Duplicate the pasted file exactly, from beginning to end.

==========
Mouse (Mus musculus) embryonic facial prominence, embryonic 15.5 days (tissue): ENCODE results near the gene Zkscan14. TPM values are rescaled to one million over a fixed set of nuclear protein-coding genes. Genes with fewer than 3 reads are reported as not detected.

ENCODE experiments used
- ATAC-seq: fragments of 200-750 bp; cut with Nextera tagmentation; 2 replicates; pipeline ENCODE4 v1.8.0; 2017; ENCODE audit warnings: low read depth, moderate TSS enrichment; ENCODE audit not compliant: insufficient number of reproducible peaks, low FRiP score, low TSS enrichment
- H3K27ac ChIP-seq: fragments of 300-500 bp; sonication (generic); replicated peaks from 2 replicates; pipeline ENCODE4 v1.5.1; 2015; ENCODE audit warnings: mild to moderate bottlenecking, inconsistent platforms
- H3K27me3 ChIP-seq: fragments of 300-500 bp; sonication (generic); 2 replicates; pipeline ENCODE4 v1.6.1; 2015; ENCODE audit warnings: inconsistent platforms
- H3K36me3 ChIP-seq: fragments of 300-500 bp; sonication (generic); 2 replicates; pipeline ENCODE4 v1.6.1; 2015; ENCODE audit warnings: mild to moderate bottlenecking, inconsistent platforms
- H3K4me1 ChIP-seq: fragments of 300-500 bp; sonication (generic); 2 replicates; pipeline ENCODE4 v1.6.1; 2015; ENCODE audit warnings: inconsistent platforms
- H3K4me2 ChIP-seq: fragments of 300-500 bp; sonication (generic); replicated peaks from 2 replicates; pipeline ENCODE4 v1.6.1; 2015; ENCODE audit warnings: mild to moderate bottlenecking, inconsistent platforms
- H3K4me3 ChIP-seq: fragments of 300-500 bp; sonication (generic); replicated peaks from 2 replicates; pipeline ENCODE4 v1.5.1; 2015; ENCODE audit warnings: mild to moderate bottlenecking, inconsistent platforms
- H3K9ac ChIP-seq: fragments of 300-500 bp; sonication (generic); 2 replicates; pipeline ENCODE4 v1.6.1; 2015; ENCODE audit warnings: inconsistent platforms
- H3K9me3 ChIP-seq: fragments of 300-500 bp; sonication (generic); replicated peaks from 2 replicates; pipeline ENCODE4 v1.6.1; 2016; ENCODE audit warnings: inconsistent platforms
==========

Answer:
Mouse (Mus musculus) embryonic facial prominence, embryonic 15.5 days (tissue): ENCODE results near the gene Zkscan14. TPM values are rescaled to one million over a fixed set of nuclear protein-coding genes. Genes with fewer than 3 reads are reported as not detected.

ENCODE experiments used
- ATAC-seq: fragments of 200-750 bp; cut with Nextera tagmentation; 2 replicates; pipeline ENCODE4 v1.8.0; 2017; ENCODE audit warnings: low read depth, moderate TSS enrichment; ENCODE audit not compliant: insufficient number of reproducible peaks, low FRiP score, low TSS enrichment
- H3K27ac ChIP-seq: fragments of 300-500 bp; sonication (generic); replicated peaks from 2 replicates; pipeline ENCODE4 v1.5.1; 2015; ENCODE audit warnings: mild to moderate bottlenecking, inconsistent platforms
- H3K27me3 ChIP-seq: fragments of 300-500 bp; sonication (generic); 2 replicates; pipeline ENCODE4 v1.6.1; 2015; ENCODE audit warnings: inconsistent platforms
- H3K36me3 ChIP-seq: fragments of 300-500 bp; sonication (generic); 2 replicates; pipeline ENCODE4 v1.6.1; 2015; ENCODE audit warnings: mild to moderate bottlenecking, inconsistent platforms
- H3K4me1 ChIP-seq: fragments of 300-500 bp; sonication (generic); 2 replicates; pipeline ENCODE4 v1.6.1; 2015; ENCODE audit warnings: inconsistent platforms
- H3K4me2 ChIP-seq: fragments of 300-500 bp; sonication (generic); replicated peaks from 2 replicates; pipeline ENCODE4 v1.6.1; 2015; ENCODE audit warnings: mild to moderate bottlenecking, inconsistent platforms
- H3K4me3 ChIP-seq: fragments of 300-500 bp; sonication (generic); replicated peaks from 2 replicates; pipeline ENCODE4 v1.5.1; 2015; ENCODE audit warnings: mild to moderate bottlenecking, inconsistent platforms
- H3K9ac ChIP-seq: fragments of 300-500 bp; sonication (generic); 2 replicates; pipeline ENCODE4 v1.6.1; 2015; ENCODE audit warnings: inconsistent platforms
- H3K9me3 ChIP-seq: fragments of 300-500 bp; sonication (generic); replicated peaks from 2 replicates; pipeline ENCODE4 v1.6.1; 2016; ENCODE audit warnings: inconsistent platforms